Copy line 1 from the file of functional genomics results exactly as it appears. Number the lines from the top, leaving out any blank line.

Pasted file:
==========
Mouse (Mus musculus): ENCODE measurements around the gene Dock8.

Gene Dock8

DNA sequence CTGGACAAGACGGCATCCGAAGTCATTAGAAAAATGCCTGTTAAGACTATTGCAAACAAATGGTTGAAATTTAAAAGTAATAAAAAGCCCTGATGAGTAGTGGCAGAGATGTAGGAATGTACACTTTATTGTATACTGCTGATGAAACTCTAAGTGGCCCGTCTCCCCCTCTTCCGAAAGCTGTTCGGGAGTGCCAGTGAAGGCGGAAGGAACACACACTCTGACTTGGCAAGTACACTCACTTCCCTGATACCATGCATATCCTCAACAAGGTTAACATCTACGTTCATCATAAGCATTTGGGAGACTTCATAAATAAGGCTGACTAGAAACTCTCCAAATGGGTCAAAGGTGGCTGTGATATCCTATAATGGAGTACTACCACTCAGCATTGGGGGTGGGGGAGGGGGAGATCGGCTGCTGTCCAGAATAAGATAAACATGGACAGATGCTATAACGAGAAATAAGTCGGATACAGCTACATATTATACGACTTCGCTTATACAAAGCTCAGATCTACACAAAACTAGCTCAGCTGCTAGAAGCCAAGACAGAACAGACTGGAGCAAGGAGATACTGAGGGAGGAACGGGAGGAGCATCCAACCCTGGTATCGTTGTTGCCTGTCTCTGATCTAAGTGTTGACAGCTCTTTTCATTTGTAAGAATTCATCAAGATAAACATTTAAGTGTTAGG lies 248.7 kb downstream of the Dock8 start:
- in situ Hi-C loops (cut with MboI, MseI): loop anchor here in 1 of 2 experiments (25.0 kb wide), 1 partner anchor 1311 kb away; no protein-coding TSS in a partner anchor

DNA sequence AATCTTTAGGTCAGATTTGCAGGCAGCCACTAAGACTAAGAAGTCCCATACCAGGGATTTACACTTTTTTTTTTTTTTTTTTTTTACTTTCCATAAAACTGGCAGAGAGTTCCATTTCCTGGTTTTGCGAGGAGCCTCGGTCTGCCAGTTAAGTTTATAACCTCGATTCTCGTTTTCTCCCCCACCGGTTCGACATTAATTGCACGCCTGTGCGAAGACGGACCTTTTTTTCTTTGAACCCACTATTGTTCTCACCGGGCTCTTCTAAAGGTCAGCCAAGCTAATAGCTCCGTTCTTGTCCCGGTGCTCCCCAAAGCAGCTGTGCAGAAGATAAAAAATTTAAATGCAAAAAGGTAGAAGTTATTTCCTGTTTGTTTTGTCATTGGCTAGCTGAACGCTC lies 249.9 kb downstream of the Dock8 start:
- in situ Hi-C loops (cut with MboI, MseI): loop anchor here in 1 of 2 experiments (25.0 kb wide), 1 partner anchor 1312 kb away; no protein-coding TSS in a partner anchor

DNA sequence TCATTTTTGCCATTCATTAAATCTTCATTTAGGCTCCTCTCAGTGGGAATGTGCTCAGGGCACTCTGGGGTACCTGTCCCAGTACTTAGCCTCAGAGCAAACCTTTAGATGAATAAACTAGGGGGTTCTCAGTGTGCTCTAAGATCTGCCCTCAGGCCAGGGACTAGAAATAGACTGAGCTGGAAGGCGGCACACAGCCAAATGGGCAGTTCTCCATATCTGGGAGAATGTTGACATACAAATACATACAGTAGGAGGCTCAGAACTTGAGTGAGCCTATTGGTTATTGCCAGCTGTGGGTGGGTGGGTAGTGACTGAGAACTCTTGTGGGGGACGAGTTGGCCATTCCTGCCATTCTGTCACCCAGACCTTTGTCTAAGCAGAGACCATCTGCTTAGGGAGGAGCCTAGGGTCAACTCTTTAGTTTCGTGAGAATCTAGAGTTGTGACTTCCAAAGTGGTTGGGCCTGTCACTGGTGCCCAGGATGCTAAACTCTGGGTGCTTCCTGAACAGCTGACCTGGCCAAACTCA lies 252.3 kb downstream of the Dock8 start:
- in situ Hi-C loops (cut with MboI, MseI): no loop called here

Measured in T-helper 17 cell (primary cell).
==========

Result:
Mouse (Mus musculus): ENCODE measurements around the gene Dock8.